5.  Artificial sweeteners, slash why I will always drink Diet Coke so help me.  The volume of diet coke you’d have to drink DAILY for your ENTIRE LIFE to cause toxicity?  Well, you’d basically have to become an aquatic mammal that lives in a diet coke ocean.  GALLONS. A day.  When I was pregnant, a co-worker used to come by my office every day and judge me openly about my single DC per day habit. And he was an effing toxicologist, who smokes (see #7).  RAGE.

6.  Bisphenol A.  This isn’t basic, and some of the scientists fall into the unwashed masses camp.  But, as a toxicologist (a reproductive toxicologist at that), let me just say: calm down. “BPA Free!” has become a marketing tool.  BPA is so well-studied at this point, and any potential toxicity is so minor that no one can even come up with anything remotely definitive. The only definitive thing is that a) the levels in human blood are super low, and b) the estrogenicity of BPA is way way less than anything made of soybeans.  So, ya know, freak out about soy.  Also, the shit they are replacing BPA with? Totally un-studied.  So, if you are still freaking out about this, could you at least send me all your old plastic stuff?  Because I will totally use that shit.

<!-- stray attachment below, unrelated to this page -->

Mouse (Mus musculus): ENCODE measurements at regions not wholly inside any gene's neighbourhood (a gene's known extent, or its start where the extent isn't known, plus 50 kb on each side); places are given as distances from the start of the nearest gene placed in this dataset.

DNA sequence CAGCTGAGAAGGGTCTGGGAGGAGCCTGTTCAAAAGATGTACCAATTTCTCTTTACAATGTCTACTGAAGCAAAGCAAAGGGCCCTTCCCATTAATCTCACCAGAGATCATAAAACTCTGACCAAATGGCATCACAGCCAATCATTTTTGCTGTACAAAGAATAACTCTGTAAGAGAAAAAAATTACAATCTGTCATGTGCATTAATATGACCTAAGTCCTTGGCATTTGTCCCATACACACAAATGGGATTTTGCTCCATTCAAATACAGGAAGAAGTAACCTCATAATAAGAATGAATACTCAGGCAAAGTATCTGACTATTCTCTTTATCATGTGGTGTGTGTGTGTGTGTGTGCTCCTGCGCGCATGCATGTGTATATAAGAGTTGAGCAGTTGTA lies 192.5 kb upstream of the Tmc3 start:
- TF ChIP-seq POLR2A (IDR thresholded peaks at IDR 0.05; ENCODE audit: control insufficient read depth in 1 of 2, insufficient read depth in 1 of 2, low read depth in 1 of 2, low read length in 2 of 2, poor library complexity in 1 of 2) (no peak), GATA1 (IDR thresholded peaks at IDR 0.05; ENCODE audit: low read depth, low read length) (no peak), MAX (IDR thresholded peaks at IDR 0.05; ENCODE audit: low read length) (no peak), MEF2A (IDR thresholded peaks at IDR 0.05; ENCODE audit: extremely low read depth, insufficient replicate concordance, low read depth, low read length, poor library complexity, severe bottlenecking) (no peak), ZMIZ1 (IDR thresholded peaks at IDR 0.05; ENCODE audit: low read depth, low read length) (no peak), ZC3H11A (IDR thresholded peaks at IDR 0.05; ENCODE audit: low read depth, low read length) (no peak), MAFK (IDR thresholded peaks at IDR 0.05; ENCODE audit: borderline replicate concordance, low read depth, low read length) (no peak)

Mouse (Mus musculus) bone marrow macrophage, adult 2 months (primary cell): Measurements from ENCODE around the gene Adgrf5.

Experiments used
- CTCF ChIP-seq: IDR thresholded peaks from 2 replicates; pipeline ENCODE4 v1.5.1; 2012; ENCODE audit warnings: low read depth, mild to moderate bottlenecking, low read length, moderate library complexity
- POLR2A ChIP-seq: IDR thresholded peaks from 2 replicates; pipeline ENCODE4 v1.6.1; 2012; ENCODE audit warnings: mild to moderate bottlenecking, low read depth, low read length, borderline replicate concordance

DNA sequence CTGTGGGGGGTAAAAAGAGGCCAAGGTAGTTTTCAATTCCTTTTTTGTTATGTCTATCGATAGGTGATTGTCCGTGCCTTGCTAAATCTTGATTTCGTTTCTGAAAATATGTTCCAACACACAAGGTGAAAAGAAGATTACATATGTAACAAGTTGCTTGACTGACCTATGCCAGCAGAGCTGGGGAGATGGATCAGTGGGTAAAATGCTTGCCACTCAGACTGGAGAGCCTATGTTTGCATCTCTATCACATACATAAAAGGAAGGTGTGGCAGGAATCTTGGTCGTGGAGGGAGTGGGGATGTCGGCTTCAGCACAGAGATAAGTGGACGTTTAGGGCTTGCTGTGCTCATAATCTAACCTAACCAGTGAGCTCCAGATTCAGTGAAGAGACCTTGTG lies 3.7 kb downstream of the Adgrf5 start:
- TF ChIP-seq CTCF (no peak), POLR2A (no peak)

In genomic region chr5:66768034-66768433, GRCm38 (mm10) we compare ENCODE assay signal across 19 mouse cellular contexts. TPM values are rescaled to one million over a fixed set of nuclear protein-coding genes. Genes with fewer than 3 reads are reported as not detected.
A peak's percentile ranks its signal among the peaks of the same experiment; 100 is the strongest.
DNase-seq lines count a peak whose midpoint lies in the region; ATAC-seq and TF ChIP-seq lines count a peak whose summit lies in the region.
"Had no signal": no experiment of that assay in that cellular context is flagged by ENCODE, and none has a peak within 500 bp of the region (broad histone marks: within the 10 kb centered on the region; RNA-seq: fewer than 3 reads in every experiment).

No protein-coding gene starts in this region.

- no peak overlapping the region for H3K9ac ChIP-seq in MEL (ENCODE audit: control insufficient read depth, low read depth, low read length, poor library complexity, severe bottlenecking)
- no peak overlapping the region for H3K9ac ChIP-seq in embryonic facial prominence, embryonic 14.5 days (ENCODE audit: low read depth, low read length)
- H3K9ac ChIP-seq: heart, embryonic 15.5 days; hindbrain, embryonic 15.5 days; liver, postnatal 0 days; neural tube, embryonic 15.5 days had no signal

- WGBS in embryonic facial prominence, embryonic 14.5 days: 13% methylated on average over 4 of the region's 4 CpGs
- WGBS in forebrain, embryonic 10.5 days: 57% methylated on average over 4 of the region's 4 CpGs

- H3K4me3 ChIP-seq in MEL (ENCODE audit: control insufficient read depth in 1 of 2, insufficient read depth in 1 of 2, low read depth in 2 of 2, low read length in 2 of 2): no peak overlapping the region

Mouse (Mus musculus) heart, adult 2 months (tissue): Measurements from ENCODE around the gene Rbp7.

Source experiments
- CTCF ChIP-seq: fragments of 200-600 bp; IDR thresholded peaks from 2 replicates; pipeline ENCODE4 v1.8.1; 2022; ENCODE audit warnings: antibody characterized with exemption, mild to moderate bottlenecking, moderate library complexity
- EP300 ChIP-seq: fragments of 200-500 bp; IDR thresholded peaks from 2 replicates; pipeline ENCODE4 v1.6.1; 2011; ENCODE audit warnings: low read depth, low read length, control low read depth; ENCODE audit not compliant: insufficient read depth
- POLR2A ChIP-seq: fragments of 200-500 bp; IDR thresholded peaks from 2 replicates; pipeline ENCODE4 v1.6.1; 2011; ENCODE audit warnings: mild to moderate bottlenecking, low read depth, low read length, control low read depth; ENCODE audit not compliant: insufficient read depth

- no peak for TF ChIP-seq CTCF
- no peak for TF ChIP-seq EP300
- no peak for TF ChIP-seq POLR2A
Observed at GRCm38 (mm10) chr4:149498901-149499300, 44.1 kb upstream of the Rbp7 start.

7. When people are totally insane about one of the above, but also smoke.  Like, “Oh, I will NOT use plastic, glass only for me!” as they gesticulate with a cigarette.  Smoking is about the ONLY life choice you, as an individual, can make that will have a measurable impact on your personal health (and the health of others! Awesome!).  The other shit, like BPA, pesticides on your fruit? Incredibly subtle, population level effects – like, you would need MILLIONS of people to possibly see anything, and even then, it’s usually only a weak correlation, not causation

I know that I am missing a lot of things that piss me off (I’m sure you’re super bummed to be missing out on my absurd rage), but #1 clouds my memory of anything else I’ve encountered recently.  Also, I’m kind of sorry if any of this makes you personally angry, but really I’d rather have a rage free educational discussion about all the reasons that I am right.  So, let’s do that instead.


First: thanks for the input on the dress! I’m totally wearing it, and I can’t wait.